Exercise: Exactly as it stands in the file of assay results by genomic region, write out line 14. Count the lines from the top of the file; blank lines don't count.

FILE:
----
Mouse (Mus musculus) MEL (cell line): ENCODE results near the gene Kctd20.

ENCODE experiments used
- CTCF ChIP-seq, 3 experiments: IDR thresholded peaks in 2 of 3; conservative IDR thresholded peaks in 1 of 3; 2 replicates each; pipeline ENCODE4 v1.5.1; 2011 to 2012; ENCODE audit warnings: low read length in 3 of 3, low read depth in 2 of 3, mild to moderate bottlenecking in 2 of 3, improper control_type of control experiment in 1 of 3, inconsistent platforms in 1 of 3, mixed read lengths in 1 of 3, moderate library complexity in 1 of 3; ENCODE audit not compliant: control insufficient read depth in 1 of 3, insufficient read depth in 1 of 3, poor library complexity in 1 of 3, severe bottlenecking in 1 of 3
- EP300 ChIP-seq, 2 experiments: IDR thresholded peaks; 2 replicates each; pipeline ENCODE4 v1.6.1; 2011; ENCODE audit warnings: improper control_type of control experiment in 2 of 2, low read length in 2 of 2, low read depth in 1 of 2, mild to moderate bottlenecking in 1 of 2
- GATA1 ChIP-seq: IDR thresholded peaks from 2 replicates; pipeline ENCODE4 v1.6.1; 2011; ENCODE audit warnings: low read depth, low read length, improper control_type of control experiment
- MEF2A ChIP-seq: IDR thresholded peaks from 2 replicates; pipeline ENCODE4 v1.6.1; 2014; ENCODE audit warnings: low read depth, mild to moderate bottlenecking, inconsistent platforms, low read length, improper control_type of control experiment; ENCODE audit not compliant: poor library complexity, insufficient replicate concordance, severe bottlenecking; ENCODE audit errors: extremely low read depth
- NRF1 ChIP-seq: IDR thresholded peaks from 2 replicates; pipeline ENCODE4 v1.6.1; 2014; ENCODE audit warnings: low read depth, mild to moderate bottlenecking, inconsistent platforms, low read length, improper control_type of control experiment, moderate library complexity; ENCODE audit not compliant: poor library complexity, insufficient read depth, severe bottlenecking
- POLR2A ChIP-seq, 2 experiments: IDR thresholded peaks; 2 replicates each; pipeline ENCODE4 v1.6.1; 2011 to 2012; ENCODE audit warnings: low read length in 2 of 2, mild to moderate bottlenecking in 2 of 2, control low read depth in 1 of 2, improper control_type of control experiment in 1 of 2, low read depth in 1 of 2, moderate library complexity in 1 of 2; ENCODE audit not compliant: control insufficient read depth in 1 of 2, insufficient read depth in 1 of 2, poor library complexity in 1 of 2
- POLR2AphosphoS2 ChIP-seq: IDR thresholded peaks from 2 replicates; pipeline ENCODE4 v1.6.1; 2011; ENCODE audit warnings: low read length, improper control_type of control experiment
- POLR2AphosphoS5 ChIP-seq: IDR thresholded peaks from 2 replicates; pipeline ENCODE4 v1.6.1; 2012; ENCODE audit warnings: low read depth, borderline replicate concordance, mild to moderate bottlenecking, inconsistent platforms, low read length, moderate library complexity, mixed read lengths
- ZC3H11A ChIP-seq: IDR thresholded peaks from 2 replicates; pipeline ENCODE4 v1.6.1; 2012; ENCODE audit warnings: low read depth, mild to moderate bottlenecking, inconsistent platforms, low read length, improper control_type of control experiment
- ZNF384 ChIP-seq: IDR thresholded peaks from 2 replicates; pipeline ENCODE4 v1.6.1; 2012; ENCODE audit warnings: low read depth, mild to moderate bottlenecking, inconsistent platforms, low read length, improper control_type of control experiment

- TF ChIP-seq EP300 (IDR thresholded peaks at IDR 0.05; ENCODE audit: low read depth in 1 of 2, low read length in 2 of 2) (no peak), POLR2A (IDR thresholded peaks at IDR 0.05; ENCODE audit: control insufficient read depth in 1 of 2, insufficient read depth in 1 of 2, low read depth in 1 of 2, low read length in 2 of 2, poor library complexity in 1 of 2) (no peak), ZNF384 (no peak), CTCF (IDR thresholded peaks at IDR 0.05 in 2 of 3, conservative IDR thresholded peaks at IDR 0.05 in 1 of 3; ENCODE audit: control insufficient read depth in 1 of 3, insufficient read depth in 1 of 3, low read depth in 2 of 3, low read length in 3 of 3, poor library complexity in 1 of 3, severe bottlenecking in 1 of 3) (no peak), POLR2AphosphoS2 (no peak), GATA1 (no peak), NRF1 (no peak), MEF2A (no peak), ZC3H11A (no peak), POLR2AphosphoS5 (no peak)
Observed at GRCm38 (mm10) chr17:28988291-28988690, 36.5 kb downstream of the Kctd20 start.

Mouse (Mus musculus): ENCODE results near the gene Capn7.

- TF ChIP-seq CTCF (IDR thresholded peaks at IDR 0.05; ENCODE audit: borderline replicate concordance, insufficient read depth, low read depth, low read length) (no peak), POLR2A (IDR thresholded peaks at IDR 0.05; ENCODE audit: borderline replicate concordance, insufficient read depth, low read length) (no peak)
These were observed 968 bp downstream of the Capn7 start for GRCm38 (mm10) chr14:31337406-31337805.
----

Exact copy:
Observed at GRCm38 (mm10) chr17:28988291-28988690, 36.5 kb downstream of the Kctd20 start.